“It’s so very sad, it’s so very tragic,” respiratory therapist describes stages of severe COVID


AUGUSTA, Ga. (WJBF) – Difficulty breathing is a major complication of COVID-19 that often leads to death. It’s something respiratory therapists know all too well, as they see the progression of severe COVID from beginning to end.

NewsChannel 6 sat down with the Director of Respiratory Care for Adults and Pediatrics at AU Health, Jennifer Anderson, to walk through what a patient experiences during the stages of severe COVID, from the bedside perspective. Anderson says this strain of COVID is much more aggressive than anything she’s seen before.

“Every respiratory therapist in this hospital sees every single COVID patient, and they support those patients throughout their stay here, and it is very exhausting,” Anderson said. “One of the things I hear from them– if they only knew. Of course you hear families later say, ‘Oh, we just didn’t realize how very bad it was.'”

Anderson says the speedy and aggressive escalation of severe COVID begins before a person ever arrives at the hospital. They will experience difficulty breathing and mistake it for a cold or seasonal allergies. But several days later, with much more difficulty breathing, a patient comes to the ER. There the patient is given antivirals, steroids and supplemental oxygen.

“Sometimes these interventions will be all you need, but you will stay in the hospital awhile,” Anderson said.

If a patient is lucky, this is enough, and they’re sent home with supplemental oxygen to be weaned off of in the coming days. But this isn’t the case for every patient.

“Maybe you were out on a regular hospital unit. Now you need to go to ICU. You’re not doing well at all,” Anderson said. “We’ve tried doing interventions out on the floor, we’ve given you treatment, they tend to make you feel a little bit better, but now you need a lot more support.”

The respiratory therapist now uses non-invasive ventilation through an oxygen mask. Anderson says they try to avoid intubation, but non-invasive ventilation won’t be powerful enough for some patients as they progress through the stages of severe COVID.

“They end up having to put that tube down in their lungs, we call it an intubation. Those patients have to be supported with full mechanical ventilation. A lot of times, because of this disease, it’s really difficult to get the air in,” Anderson said.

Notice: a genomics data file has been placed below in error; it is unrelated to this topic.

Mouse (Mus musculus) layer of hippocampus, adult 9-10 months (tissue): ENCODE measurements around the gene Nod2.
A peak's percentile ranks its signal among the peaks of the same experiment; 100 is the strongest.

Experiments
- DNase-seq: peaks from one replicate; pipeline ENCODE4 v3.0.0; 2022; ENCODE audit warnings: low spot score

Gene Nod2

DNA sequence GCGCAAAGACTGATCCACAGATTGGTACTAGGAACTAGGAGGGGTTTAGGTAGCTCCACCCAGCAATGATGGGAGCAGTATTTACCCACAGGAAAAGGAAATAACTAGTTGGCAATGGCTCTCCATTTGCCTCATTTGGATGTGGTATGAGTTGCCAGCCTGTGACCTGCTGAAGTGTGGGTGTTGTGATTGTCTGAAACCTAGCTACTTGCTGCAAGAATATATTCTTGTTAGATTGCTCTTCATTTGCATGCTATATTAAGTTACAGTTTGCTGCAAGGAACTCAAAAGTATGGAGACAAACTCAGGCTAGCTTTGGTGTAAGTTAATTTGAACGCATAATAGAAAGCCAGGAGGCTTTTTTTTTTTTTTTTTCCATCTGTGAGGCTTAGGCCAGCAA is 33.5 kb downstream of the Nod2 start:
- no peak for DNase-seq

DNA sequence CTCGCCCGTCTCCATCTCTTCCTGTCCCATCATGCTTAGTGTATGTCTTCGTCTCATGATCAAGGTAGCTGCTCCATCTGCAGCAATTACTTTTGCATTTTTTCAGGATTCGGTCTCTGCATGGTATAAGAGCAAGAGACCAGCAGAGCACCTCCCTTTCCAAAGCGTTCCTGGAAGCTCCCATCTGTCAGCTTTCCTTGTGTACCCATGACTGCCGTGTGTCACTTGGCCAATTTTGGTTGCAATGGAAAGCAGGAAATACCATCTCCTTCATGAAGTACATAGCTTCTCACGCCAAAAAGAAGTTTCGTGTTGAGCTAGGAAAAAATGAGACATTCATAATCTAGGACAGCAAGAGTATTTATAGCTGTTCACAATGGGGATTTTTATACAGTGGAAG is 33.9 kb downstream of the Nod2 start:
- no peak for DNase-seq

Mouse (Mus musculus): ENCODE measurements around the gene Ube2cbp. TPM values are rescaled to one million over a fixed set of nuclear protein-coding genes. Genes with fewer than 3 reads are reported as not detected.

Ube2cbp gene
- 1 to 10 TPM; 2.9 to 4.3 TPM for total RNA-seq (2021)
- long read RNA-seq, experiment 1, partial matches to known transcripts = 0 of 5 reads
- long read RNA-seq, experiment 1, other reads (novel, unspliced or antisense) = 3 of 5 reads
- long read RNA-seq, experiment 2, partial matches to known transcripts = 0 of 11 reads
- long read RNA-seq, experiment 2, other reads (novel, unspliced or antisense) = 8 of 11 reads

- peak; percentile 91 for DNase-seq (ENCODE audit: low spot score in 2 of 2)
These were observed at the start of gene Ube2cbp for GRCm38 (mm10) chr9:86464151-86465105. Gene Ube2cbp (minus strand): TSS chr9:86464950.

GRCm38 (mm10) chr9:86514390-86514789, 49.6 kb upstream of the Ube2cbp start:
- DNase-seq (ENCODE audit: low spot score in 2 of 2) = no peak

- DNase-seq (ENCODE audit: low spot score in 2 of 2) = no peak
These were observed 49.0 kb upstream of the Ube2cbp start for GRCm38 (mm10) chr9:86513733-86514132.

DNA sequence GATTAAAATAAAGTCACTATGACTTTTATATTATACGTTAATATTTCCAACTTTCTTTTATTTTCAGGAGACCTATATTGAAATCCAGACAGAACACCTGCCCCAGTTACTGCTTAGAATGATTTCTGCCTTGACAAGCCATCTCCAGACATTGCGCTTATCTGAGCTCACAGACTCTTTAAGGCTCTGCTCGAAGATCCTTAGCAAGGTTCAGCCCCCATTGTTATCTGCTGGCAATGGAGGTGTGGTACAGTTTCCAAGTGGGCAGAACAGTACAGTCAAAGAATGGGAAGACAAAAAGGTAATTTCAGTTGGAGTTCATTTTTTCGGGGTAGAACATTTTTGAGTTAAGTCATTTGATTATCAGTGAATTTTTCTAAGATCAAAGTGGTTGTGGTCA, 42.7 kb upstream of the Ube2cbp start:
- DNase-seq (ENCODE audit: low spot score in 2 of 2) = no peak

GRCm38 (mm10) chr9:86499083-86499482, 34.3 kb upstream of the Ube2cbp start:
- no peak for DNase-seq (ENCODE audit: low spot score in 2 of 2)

For some, the lungs become tired and fibrous, and it’s too difficult to breath on their own. Now the patient must be put on an ECMO machine, which is heart-lung machine.

“What we end up doing is sedating and paralyzing these people,” Anderson said.

Patients must be face down in a position called proning to allow for better blood oxygenation. This treatment lasts many days, often weeks. Anderson says this is the scariest part.

“We had a 16-year-old who has come off now and he’s doing great. He’s trying to regain his strength because he was on ECMO for 13 days. I mean you look at being on ECMO for two weeks,” Anderson said.

Anderson says it’s a limited resource, and at AU, only two patients can be on an ECMO machine at a time.

“I’m very proud to say that we have had some good successes recently with very young patients who had to be put on ECMO,” Anderson said. “We’re very lucky here at AU to have an adult ECMO program. Not a lot of hospitals do.”

Anderson says she’s proud of the recent success with the 16-year-old recovering, as well as a 26-year-old, and a 33-year old.

“These are young people,” Anderson said. “Once you get to that ECMO phase, it’s very serious. There is not this resource [ECMO machines] everywhere #1, and #2, once these people go on, they stay on for a number of days. And then you have all kinds of complications.”

For patients who do not recover, the final stages of severe COVID begin. A patient experiences multiorgan failure, and their family members make end of life decisions.

“I want folks out there to know that right now in our hospital we have forty-four COVID patients on ventilators. Forty-four. And of that forty-four, one was vaccinated. One.”

Anderson says family members of many of her patients say if only their loved one had known how serious this virus is, maybe they would have gotten the vaccine. Anderson says her and fellow respiratory therapists know all too well just how serious and aggressive the virus it, especially for those who are unvaccinated.

“It’s so very sad. It’s so very tragic. They want to live their lives and they want to get on with the things that would be normal. And then on the other hand, a lot of this gets missed, as far as how severe it is,” Anderson said.

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